Treating Oral Cancer
The first step in oral cancer treatment is identifying the abnormal cells. Once an area of possible tumor activity has been identified through a dental health screening, a biopsy is performed. Sometimes, this is done using a brush. This procedure simply scrapes a sample of cells off the affected area. It’s a painless technique and may be used as a preliminary biopsy. If the results come back showing abnormal cells, a scalpel biopsy is done to extract a sample that is larger or that goes deeper into the tissue. This can be done with a local anesthetic to numb the biopsy site. The tissue is sent to a pathologist who scrutinizes it under a microscope to check for cancerous cells. If the lesion is small, the entire oral tumor may be removed by this kind of incisional biopsy. In this case, the biopsy itself may be the only oral cancer treatment required (besides close monitoring for recurrence).
Additional Oral Cancer Biopsy Methods
If the oral cancer has potentially spread to the lymph nodes, a needle biopsy may be performed to suction a few cells from the suspected nodes. For a larger mass, the doctor may take needle samples from several different areas of the enlarged lymph node to ensure that any cancer is located. Some doctors use a punch biopsy that snips out and extracts a perfectly cylindrical sample of the tissue instead of performing either a traditional incisional or needle biopsy. The purpose of each type of biopsy is the same — identifying whether oral cancer cells are present. It may also be possible to evaluate how advanced the cancer is by the degree of differentiation between healthy and abnormal cells in the biopsy sample.
Other Tests Used In Oral Cancer Treatment
Most oral tumors can be seen or felt in the mouth or neck. However, there are cases when x-ray, CT, PET scans, endoscopy or MRI can check for oral cancer that has developed in internal regions such as the throat, jaw bones, lungs or other internal organs. These scans may be helpful for staging the cancer (determining how much it has spread). They aren’t used for primary diagnosis. A biopsy is still needed to confirm whether there is actually a malignancy present or if the growth is benign.
Assessing Test Results
The goal of the various tests and evaluations is to determine:
- If cancer is currently present
- The size of the oral tumor(s)
- Where it has spread (if applicable)
- How fast it is spreading (how “aggressive” it is)
This information will determine the appropriate oral cancer treatment strategy. Cancer is staged in different ways by different medical practitioners. You should always ask your doctor to explain your stage of oral cancer in plain language you can understand. Stage 1 or 2 cancers are usually localized, smaller tumors. Stage 3 and 4 are larger tumors. Stage 4 is more likely to have spread into the lymph nodes and possibly other areas of the body as well.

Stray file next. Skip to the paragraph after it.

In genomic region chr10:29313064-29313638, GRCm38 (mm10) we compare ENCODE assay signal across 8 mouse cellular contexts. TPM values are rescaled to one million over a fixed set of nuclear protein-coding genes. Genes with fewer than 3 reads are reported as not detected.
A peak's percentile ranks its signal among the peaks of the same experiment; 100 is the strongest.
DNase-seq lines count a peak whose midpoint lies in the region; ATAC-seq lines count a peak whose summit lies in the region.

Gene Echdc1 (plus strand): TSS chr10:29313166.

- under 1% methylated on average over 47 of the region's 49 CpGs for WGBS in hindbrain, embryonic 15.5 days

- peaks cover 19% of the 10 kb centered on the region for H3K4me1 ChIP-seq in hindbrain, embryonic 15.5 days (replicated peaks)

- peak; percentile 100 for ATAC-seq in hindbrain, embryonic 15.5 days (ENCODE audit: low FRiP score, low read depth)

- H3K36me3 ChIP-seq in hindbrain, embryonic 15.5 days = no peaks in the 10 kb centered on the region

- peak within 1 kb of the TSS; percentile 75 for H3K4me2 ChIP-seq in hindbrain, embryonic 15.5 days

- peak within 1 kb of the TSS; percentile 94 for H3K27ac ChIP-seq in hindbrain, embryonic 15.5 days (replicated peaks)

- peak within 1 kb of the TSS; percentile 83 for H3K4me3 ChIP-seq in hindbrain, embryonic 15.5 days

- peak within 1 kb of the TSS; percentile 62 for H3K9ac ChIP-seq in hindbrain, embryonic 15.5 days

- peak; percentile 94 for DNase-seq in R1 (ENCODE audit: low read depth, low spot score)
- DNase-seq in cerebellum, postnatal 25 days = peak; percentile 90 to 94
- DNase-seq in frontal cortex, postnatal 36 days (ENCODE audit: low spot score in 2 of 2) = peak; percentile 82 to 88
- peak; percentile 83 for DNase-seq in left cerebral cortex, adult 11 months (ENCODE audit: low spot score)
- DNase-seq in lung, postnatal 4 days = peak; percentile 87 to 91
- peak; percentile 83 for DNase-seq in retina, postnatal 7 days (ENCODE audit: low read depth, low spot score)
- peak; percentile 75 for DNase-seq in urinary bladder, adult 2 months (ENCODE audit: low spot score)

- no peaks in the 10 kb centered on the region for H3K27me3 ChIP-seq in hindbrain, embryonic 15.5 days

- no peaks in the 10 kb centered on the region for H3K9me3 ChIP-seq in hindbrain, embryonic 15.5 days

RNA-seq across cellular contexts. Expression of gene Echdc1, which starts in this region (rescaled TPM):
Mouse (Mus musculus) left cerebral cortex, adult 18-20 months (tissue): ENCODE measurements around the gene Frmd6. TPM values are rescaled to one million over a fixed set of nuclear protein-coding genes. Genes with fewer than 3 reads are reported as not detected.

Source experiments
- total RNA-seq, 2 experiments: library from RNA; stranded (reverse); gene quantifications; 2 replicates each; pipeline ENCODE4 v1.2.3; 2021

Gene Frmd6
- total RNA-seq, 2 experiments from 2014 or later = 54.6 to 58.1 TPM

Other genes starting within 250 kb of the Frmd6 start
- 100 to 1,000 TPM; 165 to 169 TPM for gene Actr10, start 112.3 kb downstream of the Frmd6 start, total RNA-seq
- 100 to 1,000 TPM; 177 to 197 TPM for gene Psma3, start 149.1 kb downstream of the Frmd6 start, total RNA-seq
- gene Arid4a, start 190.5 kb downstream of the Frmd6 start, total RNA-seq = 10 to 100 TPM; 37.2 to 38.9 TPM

Oral Cancer Treatment Procedures
The most common treatment for oral cancer is surgical removal. The tools used (scalpel, laser, etc.) will vary depending on the size and location of the tumor. The surgeon’s two goals will be to ensure that the tumor is completely removed and that the procedure is as minimally invasive as possible. Surgery is the most certain way to eliminate oral cancer that is localized in a small area. Reconstructive surgery may be needed to rebuild tissues and restore function in areas where a larger tumor is removed.
Radiation may also be used to kill cancer cells in a specific area such as the oral tumor itself or affected lymph nodes. Radiation may be employed in combination with surgery (or even during surgery) to target and destroy malignancies. This can be helpful in cases where removing the entire tumor surgically would remove too much of the structure of the patient’s mouth or face. A thorough tooth/gum cleaning is done before oral cancer treatment with radiotherapy begins. This preparatory phase may include addressing any periodontal disease and extracting teeth are too decayed or loose to be saved. The goal is to avoid the need for periodontal or dental surgery after the cancer treatment since radiation therapy can cause problems with tissue healing.
Chemotherapy is not used to actually destroy oral cancer, but it can be useful for preventing or limiting the spread or recurrence of the cancer once it has been treated with surgery and/or radiotherapy. It may also be used to prepare cancerous tissue and make it more susceptible to radiation. Newer treatments for advanced oral cancer include various biological therapies such as vaccines, gene therapy, interleukins, and monoclonal antibodies. Many of these therapies are experimental and only available in clinical trials.
After Oral Cancer Treatment
The side effects and aftereffects of oral cancer therapy depend on the extent and type of treatment. Removal of a small tumor may leave little or no mark. Removal of larger tumors may mean disfigurement that must be corrected with prosthetics or reconstructive surgery. The salivary glands may be damaged by the cancer itself or by radiation, leading to permanent dry mouth. Some patients need therapy to help them eat or speak properly again. When oral cancer is detected and treated early, there are typically fewer and less severe complications.